Normal Estrogen Levels in Males — Why You’re Not A Single-Hormone Kind of Guy
I want to answer this question right away—then we can dig into the details.
Normal estrogen levels in males generally range between 10 and 40 pg/mL.
That being said, I’d like to clarify something:
There’s not simply a single chemical in your body called “estrogen.” In fact, the plural form of the word, “estrogens,” would probably be more accurate.
“Estrogens,” encompass multiple different hormones, hormones that include estradiol, estriol, and estrone in their number. Many birth control medications also include estrogens, though they are often synthetic.
While all these chemicals can occur in the human body to some extent, the main estrogen that men need to worry about is estradiol.
As a man, you might not be used to thinking about estrogen levels—testosterone is probably your primary concern. And rightfully so—testosterone is the dominant hormone in your body, occurring at much greater levels than any estrogen could hope to match.
However, that doesn’t mean you should write off your estrogen levels—and while you probably know that having estrogen levels that are too high isn’t good, what you might not be aware of is that having estrogen levels that are too low can be just as bad as having low testosterone.
Normal Estrogen Levels in Males — It Might Be “Low E” Instead of Low T
The symptoms of low estradiol can be incredibly debilitating, and they often look extraordinarily similar to the symptoms of low testosterone. More and more, researchers and clinicians are looking at men’s estrogen levels to get a more complete picture of their health.
In fact, estrogen deficiencies can be incredibly detrimental because estrogens, just like other hormones, play a large role in many processes in the male body. Deviation from normal estrogen levels in males is not to be sniffed at for just this reason—it’s not just sexual development that’s governed here.
So, what exactly does estrogen affect in your body? Here’s a short list from a study on aging males in 2002:
- Brain function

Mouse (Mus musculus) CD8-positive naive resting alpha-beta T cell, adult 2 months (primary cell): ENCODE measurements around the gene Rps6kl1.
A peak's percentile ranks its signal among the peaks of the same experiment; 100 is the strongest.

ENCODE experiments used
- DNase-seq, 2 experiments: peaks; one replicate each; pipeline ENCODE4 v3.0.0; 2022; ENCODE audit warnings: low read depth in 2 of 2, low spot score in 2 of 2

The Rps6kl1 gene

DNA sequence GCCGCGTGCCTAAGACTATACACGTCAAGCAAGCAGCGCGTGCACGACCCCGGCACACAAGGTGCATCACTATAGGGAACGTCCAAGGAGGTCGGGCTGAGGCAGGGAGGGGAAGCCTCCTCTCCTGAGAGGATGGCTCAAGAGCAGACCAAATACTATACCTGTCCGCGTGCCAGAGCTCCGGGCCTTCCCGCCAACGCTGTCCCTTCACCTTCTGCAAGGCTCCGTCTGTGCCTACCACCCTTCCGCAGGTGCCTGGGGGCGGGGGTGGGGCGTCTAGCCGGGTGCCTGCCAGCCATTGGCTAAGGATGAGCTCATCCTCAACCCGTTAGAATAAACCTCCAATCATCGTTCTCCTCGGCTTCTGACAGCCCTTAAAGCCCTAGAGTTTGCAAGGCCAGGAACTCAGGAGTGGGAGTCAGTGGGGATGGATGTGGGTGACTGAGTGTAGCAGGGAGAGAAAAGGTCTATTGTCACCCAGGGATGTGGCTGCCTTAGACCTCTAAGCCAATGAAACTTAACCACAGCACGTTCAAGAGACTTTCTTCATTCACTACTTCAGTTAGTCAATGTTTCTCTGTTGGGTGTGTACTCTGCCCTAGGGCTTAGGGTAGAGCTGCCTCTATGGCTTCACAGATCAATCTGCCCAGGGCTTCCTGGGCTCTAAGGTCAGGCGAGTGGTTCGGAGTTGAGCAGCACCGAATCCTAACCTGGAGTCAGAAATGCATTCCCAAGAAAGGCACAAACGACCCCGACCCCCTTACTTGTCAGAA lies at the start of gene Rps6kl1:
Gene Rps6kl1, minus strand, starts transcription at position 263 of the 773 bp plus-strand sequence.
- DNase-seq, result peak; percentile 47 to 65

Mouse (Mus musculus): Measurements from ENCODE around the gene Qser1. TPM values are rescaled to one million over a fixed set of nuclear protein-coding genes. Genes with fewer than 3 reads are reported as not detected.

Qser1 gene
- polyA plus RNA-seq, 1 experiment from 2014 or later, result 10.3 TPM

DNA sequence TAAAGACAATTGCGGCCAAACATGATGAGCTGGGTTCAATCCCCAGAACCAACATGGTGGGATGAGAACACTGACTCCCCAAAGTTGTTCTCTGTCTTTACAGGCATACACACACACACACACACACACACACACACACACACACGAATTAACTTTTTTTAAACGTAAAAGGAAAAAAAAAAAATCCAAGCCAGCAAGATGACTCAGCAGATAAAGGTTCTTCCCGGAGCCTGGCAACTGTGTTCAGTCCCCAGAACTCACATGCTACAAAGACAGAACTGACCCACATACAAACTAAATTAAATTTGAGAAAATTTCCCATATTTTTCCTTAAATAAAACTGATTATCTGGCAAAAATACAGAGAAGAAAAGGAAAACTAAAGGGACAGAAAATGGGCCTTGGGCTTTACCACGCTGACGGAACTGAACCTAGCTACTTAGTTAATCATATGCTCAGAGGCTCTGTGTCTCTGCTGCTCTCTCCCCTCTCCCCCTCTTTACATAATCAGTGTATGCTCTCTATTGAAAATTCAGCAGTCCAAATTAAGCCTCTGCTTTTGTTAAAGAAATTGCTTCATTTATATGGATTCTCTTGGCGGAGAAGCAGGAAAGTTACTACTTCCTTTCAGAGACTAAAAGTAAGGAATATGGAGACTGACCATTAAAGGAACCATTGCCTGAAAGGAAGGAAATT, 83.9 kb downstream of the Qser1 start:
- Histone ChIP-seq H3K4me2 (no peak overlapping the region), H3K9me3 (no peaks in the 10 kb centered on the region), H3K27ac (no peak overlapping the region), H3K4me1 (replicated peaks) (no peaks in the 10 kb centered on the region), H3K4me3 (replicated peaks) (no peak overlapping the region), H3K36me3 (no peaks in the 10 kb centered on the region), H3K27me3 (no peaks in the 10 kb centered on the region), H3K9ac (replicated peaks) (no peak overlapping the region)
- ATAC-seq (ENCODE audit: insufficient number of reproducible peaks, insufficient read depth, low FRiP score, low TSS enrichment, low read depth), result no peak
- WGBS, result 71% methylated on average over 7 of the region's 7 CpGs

- Bone maturation and strength
- Regulation of bone resorption
- Lipid metabolism
- Skin metabolism
- Sexual interest
Not exactly a list of unimportant bodily processes—which is why you need to get every single one of your hormones into balance (and not just testosterone).
When you come into our clinic feeling like you have low testosterone, we check all your hormones. Hormones in your body work in a very complicated sort of concert — a deficiency in one often throws off another, and introducing more of any hormone can often throw off the others. We seek to achieve hormone balance and normal estrogen levels in males — otherwise, we wouldn’t be doing our jobs.
So, what does it look like to have low estrogen anyway?
Normal Estrogen Levels in Males — Signs and Symptoms of Low Estrogen in Males
Low estrogen levels remarkably similar to low testosterone—here’s a few symptoms to look out for:
- Hot flashes
- Sleeping too often
- Erectile dysfunction
- Water retention
- Irritability and mood swings
Sound familiar? Many of these symptoms mimic low testosterone. The only way to know for sure if the problem is low testosterone, low estradiol, a combination, or something else entirely, is to get your levels tested.
But numbers don’t tell the whole story—if you’re experiencing the symptoms of low estradiol, but your numbers don’t match up, you may still be a candidate for hormone replacement therapy.
If you’re ready to get your hormone levels tested, click here to sign up for our $200 low T test and get your results back in days.
I look forward to hearing from you.
Augie Galindo, PA–C
I had wrote to you before my levels of testosterone were 48 and the other was 5.1 something to that order. I was on 200 mg once a week after a couple of months my level shot to 1500. The Dr. said that was to high and that my pituitary gland hormones was way too high something on the level with a tumor. I don’t know if my high testosterone levels had something to do with it or not. I have been getting migraines so bad for around 5 years. I’m just waiting to see another specialist for that.
It certainly sounds like some repeat labs, and even some imaging (like an MRI) may be warranted.
Augie Galindo MPAS, PA-C
Testosterone Centers of Texas | Founding Partner